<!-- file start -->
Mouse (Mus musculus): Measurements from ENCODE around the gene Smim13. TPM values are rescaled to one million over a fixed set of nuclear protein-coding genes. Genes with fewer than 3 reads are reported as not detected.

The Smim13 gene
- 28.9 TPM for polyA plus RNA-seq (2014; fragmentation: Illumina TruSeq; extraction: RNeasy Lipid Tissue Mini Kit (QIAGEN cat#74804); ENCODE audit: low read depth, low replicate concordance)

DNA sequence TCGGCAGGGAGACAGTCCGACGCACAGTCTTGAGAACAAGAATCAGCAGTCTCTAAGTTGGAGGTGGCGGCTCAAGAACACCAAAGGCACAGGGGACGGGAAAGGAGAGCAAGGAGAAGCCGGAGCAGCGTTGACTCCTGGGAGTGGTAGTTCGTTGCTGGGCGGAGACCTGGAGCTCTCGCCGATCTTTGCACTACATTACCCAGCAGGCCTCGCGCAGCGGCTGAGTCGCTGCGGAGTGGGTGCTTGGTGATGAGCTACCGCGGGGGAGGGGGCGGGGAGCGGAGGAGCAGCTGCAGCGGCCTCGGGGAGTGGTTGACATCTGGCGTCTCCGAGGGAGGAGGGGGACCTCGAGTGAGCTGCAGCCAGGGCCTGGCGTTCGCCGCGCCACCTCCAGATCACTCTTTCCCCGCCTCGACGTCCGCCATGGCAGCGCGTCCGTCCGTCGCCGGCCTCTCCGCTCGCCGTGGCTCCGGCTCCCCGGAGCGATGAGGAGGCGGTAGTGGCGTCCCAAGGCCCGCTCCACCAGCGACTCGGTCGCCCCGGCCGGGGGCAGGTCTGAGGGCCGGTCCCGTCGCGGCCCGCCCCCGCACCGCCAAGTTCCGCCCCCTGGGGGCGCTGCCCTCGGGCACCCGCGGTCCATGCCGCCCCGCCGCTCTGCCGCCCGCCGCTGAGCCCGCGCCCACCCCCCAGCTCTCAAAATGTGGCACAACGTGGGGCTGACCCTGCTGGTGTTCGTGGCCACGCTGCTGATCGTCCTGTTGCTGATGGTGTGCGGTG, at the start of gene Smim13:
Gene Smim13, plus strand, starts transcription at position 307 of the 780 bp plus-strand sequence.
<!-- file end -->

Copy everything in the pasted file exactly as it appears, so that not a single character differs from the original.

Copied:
Mouse (Mus musculus): Measurements from ENCODE around the gene Smim13. TPM values are rescaled to one million over a fixed set of nuclear protein-coding genes. Genes with fewer than 3 reads are reported as not detected.

The Smim13 gene
- 28.9 TPM for polyA plus RNA-seq (2014; fragmentation: Illumina TruSeq; extraction: RNeasy Lipid Tissue Mini Kit (QIAGEN cat#74804); ENCODE audit: low read depth, low replicate concordance)

DNA sequence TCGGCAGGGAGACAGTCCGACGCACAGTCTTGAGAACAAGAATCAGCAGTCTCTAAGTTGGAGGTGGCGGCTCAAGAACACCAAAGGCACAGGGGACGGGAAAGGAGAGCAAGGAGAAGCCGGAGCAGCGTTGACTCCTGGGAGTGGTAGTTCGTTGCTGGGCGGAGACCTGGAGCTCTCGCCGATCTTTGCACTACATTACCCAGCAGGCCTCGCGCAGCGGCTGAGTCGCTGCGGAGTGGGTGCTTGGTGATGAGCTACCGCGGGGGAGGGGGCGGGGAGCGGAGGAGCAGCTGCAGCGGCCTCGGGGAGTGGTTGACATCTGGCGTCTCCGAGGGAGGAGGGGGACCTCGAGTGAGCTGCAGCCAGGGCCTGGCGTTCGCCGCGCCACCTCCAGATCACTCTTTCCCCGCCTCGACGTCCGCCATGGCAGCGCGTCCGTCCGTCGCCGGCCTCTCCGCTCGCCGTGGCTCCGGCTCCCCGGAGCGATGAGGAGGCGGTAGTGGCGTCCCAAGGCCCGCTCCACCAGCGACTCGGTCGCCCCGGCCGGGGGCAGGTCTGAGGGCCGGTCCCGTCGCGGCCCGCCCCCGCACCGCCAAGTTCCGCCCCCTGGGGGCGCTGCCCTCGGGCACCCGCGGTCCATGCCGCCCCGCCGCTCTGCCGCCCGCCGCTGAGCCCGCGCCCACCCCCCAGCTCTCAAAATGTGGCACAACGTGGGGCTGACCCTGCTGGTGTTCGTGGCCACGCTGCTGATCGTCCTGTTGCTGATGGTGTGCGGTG, at the start of gene Smim13:
Gene Smim13, plus strand, starts transcription at position 307 of the 780 bp plus-strand sequence.